Barry, who is Mayor Michael Bloomberg’s director of speechwriting, heartily approved of those messages.
“As far as I can tell, it has worked very well over there,” Barry said, referring to the Republic’s single transferable vote system.
It incorporates both instant runoff and the principle of proportionality, two things that in his view are sorely lacking in New York City’s electoral arrangements. The usual objection to such an approach in the United States is that it would be too complicated, but Barry believes that voters would quickly get used to it.
In the present setup in New York, he contended, it’s terribly difficult to run for office. “Bosses decide it: who gets on the ballot, and who stays on the ballot,” he said.
Barry’s new book “The Scandal of Reform” discusses some of the party bosses of another era, ones who wielded far greater power than their successors do today. However, those bygone politicians aren’t the automatic villains of the piece in his account.
He writes: “By the mid-1840s, elites in all parties had begun making efforts to band together to marginalize the political influence of immigrants and create an enlightened and efficient government.”
Reform, in this reading, was a conservative reaction to the poor being involved in politics as much as it was a response to the misdeeds of the new bosses to whom they gave their allegiance.
The history books have generally portrayed reformers as operating with the purest of motives, when in fact, Barry argues, they were often as self-interested as those they battled in the political arena.
The electoral laws that were passed subsequently — well meaning though they were in some instances — ultimately lessened competition and choice, which over time suppressed voter participation and turnout.
“The city’s democracy is a shadow of what it was in the late 19th and early 20th centuries before all these laws existed,” said the 34-year-old Barry. “It once played out on Election Day; today it plays out in the nominating process.”
Doing his research for the book — which began as a thesis on non-partisan elections for his Masters degree in public administration at NYU — he came to appreciate in particular the political skill and vision of Charles Francis Murphy, the Tammany boss from 1902 until his death in 1924.
“He recognized that Tammany had to change or be destroyed, so he allowed people like Al Smith and Robert Wagner take the party in a more progressive direction,” Barry said. “He also distanced the party from the more overt relationship with vice.”
Barry would like the reader to come away from his book, which is subtitled “The Grand Failures of New York’s Political Crusaders and the Death of Nonpartisanship,” understanding that the history of the city’s municipal government is not a morality tale.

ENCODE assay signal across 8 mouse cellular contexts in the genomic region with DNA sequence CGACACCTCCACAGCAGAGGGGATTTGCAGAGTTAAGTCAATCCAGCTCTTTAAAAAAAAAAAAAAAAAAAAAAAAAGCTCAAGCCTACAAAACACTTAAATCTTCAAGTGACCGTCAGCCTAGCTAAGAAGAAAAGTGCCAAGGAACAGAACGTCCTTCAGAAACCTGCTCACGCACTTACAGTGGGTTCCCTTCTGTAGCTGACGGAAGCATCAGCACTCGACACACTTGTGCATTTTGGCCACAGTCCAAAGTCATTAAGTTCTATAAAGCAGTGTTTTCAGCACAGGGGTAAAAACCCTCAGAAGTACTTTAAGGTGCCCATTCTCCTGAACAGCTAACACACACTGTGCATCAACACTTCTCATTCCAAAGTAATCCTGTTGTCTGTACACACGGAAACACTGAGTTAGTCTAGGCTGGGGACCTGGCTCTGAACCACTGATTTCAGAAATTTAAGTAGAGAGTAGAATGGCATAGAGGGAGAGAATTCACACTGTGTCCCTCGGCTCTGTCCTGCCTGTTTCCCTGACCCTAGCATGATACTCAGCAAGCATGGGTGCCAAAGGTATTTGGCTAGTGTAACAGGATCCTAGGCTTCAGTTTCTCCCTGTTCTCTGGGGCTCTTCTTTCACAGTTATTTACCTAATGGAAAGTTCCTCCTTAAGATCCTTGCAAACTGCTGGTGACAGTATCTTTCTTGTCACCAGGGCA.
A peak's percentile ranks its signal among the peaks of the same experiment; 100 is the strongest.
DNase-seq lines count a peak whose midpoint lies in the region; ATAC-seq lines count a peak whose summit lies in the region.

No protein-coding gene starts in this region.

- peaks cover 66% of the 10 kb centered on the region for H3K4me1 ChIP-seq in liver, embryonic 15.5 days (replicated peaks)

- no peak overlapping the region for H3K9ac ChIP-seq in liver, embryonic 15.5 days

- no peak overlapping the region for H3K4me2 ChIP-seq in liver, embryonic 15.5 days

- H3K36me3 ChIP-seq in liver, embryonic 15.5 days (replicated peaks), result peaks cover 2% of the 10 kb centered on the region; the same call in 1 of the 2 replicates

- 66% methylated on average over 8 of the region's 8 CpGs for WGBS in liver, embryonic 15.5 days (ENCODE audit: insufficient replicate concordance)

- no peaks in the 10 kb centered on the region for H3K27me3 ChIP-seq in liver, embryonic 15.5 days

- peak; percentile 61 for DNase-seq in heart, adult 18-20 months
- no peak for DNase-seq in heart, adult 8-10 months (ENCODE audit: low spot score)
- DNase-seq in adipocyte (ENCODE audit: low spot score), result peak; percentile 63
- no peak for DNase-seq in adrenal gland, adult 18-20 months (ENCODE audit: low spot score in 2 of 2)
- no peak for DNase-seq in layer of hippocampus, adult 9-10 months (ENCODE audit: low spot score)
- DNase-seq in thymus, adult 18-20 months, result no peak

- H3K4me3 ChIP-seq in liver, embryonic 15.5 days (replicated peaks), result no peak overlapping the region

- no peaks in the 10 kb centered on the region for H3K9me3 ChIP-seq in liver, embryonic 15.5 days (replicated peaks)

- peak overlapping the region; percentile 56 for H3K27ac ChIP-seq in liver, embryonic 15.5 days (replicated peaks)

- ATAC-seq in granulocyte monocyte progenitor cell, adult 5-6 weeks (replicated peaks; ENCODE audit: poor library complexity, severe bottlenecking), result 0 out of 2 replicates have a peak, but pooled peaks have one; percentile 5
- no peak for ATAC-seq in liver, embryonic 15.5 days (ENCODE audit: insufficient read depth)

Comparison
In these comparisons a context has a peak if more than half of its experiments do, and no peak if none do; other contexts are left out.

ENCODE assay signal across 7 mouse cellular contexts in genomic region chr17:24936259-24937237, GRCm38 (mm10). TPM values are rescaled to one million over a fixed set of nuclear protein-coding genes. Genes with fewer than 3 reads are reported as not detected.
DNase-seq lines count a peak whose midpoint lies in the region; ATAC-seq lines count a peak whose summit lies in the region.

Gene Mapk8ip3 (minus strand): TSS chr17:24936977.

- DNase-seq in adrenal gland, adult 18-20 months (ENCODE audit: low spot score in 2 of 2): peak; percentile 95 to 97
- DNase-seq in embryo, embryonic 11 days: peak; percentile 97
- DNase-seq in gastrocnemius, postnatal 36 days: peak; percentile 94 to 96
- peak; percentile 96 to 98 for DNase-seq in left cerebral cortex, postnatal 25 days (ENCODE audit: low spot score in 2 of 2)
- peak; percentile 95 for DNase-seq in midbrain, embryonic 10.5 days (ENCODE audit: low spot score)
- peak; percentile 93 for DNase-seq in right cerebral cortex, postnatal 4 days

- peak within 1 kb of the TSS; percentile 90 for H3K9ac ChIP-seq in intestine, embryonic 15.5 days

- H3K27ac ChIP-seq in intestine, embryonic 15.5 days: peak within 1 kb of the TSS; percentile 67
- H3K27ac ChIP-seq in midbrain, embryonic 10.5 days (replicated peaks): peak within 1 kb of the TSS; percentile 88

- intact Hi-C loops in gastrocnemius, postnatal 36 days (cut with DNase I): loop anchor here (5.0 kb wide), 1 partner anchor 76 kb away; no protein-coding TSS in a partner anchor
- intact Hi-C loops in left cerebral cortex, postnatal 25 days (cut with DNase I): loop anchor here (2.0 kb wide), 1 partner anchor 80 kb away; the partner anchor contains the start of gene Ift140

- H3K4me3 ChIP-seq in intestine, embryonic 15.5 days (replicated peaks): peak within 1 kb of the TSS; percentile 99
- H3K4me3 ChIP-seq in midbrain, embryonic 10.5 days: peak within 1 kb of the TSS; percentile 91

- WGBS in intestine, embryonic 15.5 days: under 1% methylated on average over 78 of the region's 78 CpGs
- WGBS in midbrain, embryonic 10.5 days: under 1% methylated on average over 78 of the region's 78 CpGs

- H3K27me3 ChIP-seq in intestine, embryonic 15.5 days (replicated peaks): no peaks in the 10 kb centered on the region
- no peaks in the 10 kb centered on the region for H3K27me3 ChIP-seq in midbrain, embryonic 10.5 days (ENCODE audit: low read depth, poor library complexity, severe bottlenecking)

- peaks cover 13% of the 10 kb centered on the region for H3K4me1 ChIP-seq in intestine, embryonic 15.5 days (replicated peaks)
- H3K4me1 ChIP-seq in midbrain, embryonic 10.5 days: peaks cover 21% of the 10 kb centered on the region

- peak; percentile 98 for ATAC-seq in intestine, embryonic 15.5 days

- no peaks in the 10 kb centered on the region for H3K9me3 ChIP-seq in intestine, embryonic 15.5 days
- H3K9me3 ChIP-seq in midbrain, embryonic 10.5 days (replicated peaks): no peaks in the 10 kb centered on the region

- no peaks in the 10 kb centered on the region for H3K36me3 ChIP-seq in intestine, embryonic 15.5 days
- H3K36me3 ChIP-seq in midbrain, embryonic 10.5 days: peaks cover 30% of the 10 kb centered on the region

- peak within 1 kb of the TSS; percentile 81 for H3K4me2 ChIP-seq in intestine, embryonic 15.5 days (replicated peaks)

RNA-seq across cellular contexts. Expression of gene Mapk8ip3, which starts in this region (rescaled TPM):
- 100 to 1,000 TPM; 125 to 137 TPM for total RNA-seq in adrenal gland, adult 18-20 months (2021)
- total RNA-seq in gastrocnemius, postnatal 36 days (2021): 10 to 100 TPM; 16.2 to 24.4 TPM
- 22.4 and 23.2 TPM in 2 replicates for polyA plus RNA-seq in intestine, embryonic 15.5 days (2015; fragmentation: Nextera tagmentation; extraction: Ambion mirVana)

He dedicates the volume to his parents, who were both schoolteachers in Rockland County: “Francis and Kathryn, lifelong Democrats who rarely agreed on a candidate.”
The Baltimore-born Kathryn Barry, who is of mixed English, Irish and German heritage, still lives in Suffern, N.Y., where the author grew up.
Francis Barry, said his son, using Senator Daniel Patrick Moynihan’s phrase, “was born a Democrat and baptized a Catholic” in the Bronx in 1929. His parents, who hailed from Counties Leitrim and Mayo, raised a large family through tough times. (Barry said his grandfather ran a Manhattan speakeasy that was closed down in the mid-1920s.)
“He was a traditional Roosevelt-Kennedy Democrat who drifted over the years like many of his generation, or the party drifted, depending on how you want to look at it,” Barry said of his father, who died in 1996. “He voted for his share of Republicans. He was more willing than my mom to split the ticket.”
The speechwriter and policy adviser to the mayor always admired Senator Moynihan, who he said managed to be both a scholar and a statesman.
“I’ve always been drawn to those who are willing to challenge a bit of conventional wisdom,” he said. “That’s part of the attraction to Bloomberg. He’s someone who’s not willing to parrot the party line.”
Barry worked for two years in the press office with the Campaign Finance Board before joining the mayor’s office to advise on policy issues.
“Being part of it is exciting,” he said. “This is New York City. You don’t know what’s going to happen day to day.”
Nobody has an office on the 2nd floor of City Hall where the city’s top official has created, said his adviser, a “free-flowing communication environment.” Others can walk up to the mayor or anyone else’s desk with a draft of speech or an idea or a problem.
“An 8 a.m. start is probably typical, but the mayor is often in at 7:30, putting the rest of us to shame,” Barry said. “He’s a real workaholic. That sets the tone for the whole office.
“You can take the long days because it’s fun,” he added.